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Construction Advances 1% in November 1.19.04

January 19, 2004
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At a seasonally adjusted annual rate of $549.0 billion, new construction starts in November were up 1% from October, according to McGraw-Hill Construction Dodge, a division of The McGraw-Hill Companies. Improved contracting was reported for nonresidential building and public works, outweighing a slight loss of momentum for residential building. During the first eleven months of 2003, total construction activity was up 3% compared to a year ago.

November's data lifted the Dodge Index to 165 (1996=100), up from October's 163 and matching the year's high achieved in June. The volume of new construction starts began 2003 on a sluggish note, with the Dodge Index averaging 149 during the first five months of the year. This was followed by a sharp increase to 165 in June, as projects that had been deferred earlier in the year reached the construction start stage. Activity then settled back briefly in July and August, before a modest strengthening trend emerged in the fall. "The construction industry has picked up the pace in recent months," stated Robert A. Murray, vice president of economic affairs for McGraw-Hill Construction Dodge. "For most of 2003, single family housing has been the industry mainstay, and there are now signs of improvement being shown by other sectors after a weak start to the year. Moving into 2004, the continued improvement by such sectors as commercial building and transportation public works would help offset the modest retreat expected for single family housing."

Nonresidential building in November increased 1% to an annual rate of $149.2 billion. The commercial structure types were generally stronger, including a 98% surge for hotels that featured the start of a $155 million hotel/casino in Louisiana. Warehouses advanced 7%, while both offices and stores registered 3% gains. The November total for stores was helped by the start of a $153 million retail complex in San Francisco. Murray noted, "Hotels and stores constitute the leading edge of an improving trend for commercial building, with each structure type up 7% during the first eleven months of 2003 compared to last year." Despite November gains, offices and warehouses continued to show declines in their 2003 year-to-date performance, with offices down 12% and warehouses down 17%.

The November nonresidential total was also helped by a 14% increase for school construction, boosted by the start of a $65 million science complex at the University of North Carolina plus the start of several large high schools in Virginia and Nevada. Transportation terminal work grew 61%, reflecting the start of a $150 million truck service facility in New York City. On the negative side, November declines were registered by healthcare facilities, down 2%; courthouses/detention facilities, down 3%; and amusement-related projects, down 39%. An especially large 70% decline was posted by the manufacturing plant category in November, given the comparison to an October that included the start of a $600 million conversion of a semiconductor plant.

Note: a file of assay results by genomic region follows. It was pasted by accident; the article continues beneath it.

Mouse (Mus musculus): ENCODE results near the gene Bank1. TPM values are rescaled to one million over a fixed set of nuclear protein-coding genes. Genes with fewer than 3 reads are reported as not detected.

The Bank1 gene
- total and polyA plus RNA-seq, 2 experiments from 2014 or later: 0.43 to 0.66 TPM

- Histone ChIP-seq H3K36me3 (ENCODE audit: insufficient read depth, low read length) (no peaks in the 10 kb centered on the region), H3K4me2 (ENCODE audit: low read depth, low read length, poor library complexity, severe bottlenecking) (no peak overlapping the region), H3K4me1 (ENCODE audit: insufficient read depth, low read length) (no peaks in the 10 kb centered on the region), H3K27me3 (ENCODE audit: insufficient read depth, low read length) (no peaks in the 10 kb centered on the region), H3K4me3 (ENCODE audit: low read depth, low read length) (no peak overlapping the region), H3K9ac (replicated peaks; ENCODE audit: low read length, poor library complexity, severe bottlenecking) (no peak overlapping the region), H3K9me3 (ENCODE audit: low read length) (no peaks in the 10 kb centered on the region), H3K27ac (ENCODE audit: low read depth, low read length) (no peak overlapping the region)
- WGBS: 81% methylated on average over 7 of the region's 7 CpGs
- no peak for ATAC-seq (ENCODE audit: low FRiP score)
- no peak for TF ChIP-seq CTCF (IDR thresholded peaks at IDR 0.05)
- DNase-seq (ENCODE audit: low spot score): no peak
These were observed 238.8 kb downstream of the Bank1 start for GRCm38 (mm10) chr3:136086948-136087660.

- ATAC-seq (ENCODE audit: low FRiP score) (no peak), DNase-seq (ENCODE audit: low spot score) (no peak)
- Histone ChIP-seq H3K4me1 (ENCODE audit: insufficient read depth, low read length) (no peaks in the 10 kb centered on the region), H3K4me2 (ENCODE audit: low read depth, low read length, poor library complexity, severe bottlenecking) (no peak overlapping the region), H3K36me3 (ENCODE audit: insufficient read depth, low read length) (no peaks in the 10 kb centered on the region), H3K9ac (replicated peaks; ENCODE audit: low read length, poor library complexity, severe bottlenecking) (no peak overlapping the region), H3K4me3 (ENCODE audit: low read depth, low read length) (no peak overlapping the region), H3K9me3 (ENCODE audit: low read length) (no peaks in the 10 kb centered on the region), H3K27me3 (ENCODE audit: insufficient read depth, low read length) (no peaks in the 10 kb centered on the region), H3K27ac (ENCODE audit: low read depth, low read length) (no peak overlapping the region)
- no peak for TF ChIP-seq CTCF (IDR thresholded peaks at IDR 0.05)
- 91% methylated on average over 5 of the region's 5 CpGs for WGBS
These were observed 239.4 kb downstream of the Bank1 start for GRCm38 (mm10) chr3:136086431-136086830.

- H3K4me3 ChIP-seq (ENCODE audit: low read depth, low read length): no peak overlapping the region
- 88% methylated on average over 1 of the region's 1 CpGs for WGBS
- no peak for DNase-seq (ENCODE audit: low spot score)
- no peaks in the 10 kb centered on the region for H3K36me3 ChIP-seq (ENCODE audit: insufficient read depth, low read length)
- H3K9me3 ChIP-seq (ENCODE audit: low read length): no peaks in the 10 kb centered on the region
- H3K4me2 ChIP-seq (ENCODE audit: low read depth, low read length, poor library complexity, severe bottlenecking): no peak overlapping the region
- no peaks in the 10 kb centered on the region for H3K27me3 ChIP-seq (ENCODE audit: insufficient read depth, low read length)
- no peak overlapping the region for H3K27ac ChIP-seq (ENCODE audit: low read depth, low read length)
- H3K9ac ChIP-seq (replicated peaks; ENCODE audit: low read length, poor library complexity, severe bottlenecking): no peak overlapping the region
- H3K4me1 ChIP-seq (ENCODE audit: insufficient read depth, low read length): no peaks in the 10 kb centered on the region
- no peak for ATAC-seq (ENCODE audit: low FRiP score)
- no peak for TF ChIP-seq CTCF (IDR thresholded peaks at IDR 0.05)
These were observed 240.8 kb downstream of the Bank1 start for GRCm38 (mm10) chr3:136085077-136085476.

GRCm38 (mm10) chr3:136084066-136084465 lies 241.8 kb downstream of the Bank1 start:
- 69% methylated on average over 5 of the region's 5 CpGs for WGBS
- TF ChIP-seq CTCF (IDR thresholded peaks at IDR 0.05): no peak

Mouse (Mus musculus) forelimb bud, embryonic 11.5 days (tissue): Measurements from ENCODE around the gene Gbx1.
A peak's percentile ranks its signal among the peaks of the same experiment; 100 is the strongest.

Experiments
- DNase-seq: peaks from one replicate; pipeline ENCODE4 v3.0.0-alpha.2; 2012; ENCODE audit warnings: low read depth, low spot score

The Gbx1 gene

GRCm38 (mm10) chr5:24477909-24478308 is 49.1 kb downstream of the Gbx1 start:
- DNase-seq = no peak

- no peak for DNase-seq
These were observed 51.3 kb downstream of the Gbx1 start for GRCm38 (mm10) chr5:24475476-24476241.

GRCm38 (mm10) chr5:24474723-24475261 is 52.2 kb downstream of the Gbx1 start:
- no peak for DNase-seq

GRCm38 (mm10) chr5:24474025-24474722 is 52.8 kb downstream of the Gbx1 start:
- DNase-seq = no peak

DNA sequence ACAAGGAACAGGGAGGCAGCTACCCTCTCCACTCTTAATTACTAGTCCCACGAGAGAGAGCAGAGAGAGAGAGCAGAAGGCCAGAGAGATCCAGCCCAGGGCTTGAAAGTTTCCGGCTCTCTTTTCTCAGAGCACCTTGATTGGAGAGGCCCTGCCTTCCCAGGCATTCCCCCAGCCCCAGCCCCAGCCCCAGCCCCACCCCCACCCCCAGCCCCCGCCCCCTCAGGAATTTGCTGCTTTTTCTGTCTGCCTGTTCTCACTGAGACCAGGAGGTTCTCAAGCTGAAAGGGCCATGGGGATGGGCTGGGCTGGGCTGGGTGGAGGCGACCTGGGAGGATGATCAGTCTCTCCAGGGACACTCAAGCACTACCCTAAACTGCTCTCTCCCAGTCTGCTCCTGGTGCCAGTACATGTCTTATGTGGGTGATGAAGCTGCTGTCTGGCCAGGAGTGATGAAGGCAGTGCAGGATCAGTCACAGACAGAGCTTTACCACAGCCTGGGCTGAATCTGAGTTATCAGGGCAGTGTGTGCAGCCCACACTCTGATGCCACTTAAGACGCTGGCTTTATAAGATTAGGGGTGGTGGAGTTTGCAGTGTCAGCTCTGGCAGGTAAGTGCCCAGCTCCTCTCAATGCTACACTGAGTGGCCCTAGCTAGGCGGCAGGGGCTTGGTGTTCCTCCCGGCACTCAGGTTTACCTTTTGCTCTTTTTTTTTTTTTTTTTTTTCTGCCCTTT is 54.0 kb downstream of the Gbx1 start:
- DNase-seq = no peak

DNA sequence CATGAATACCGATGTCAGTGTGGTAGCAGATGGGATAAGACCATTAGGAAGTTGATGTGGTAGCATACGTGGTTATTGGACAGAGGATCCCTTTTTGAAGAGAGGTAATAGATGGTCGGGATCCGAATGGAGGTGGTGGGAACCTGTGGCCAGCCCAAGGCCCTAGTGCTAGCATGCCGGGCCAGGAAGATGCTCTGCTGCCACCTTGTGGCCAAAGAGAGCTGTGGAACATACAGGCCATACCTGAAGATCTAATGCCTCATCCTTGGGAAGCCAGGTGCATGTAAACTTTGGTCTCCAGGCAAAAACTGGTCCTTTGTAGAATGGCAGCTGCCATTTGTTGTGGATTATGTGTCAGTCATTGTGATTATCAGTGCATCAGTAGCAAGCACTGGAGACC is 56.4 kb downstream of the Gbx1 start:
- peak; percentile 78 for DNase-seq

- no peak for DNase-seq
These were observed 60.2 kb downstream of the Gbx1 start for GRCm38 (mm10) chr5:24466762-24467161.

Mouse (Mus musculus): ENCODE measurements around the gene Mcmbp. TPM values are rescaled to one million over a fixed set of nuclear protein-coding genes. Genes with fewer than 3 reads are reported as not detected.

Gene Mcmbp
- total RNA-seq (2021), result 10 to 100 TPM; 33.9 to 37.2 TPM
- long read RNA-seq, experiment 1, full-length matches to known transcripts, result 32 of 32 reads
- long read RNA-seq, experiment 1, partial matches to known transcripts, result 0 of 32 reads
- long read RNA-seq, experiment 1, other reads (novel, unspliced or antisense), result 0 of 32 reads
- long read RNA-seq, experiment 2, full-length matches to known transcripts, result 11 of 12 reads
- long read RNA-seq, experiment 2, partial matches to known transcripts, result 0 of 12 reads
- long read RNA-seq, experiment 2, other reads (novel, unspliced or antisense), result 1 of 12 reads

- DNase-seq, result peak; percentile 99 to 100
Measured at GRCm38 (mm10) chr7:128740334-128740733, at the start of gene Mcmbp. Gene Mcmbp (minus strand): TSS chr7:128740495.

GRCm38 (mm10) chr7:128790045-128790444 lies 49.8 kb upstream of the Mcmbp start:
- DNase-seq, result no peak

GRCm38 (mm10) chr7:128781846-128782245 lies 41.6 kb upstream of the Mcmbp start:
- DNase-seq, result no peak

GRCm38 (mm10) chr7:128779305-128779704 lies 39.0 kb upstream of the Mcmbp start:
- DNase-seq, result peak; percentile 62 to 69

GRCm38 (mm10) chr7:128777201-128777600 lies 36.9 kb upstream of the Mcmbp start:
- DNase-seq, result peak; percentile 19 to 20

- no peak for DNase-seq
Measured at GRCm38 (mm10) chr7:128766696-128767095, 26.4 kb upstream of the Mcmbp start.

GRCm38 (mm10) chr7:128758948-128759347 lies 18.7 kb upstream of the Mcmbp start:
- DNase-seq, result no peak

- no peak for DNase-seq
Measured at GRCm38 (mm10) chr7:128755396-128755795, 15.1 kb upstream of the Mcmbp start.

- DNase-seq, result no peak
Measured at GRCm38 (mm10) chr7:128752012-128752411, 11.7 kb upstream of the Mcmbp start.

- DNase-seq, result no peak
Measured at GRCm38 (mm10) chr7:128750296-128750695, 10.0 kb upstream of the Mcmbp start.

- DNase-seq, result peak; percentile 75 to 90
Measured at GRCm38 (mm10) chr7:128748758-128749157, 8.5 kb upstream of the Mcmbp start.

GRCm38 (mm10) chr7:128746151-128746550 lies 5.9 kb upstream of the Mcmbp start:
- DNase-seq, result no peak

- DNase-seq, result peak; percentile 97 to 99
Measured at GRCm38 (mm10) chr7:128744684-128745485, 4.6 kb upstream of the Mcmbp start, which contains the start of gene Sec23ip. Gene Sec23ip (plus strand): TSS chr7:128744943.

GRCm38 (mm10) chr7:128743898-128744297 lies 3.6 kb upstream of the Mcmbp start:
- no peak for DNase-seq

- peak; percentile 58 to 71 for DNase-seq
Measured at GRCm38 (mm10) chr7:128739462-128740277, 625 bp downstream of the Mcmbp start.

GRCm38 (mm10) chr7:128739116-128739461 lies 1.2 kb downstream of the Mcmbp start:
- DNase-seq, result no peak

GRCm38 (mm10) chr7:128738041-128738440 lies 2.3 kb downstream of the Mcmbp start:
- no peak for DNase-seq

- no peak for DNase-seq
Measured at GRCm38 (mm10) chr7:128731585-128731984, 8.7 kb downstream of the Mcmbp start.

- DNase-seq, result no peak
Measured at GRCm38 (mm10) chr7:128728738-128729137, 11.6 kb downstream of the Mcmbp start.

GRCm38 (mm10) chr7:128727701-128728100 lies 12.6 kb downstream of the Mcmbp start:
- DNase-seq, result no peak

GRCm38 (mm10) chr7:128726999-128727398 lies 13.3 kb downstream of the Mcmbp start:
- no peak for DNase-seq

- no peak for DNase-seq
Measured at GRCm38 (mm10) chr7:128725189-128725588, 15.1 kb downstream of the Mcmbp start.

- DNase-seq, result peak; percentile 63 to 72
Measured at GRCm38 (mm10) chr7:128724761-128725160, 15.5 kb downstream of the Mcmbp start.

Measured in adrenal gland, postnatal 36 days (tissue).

Nonbuilding construction, at $104.8 billion (annual rate), grew 11% in November. Highways and bridges provided much of the upward impetus, rising 25% after four straight months of subdued contracting. Notwithstanding the strong November, highways and bridges through the first eleven months of 2003 still trailed their 2002 amount by 4%. Murray stated, "The 2003 decline for highway and bridge construction marks a change from the steady growth of the past four years. The prospects for 2004 are still uncertain - it appears that fiscal 2004 appropriations for the federal-aid highway program will receive a moderate increase, but tight state budgets will continue to have a restraining impact on new construction." Other nonbuilding categories showing healthy gains in November were water supply systems, up 22%; and river/harbor development, up 29%. On the negative side, sewer construction in November fell 32%, while new electric utility starts plunged 73%.

Residential building in November retreated 1% to an annual rate of $295.0 billion, reflecting a 2% decline for single family housing and a 1% gain for multifamily housing. While the direction for single family housing was slightly negative, the level of activity continued to be very high, and through the first eleven months of 2003 single family housing was up 12% compared to the previous year. Multifamily housing also showed similar year-to-date growth, climbing 10%. Murray stated, "Even with concerns about rising vacancies and flat rents, construction of multifamily housing has held up fairly well in 2003, and condominiums are now seeing an increasing share of the multifamily total." The cost of financing for homebuyers stayed supportive in November, with the 30-year fixed mortgage rate averaging 5.9%, essentially the same as October. By geography, residential building in November showed the West up 4%, but declines were reported in the other regions - South Central, down 1%; the Midwest, down 2%; the South Atlantic, down 3%; and the Northeast, down 12%.

The 3% increase for U.S. total construction during the January-November period of 2003 was due to this performance by major sector - residential building, up 12%; nonresidential building, down 3%; and nonbuilding construction, down 10%. The regional variation for total construction during the first eleven months of 2003 was the following - the West and South Central, each up 6%; the South Atlantic, up 4%; the Midwest, up 3%; and the Northeast, down 11%.

Source: McGraw-Hill Construction Dodge, Dec. 29, 2003

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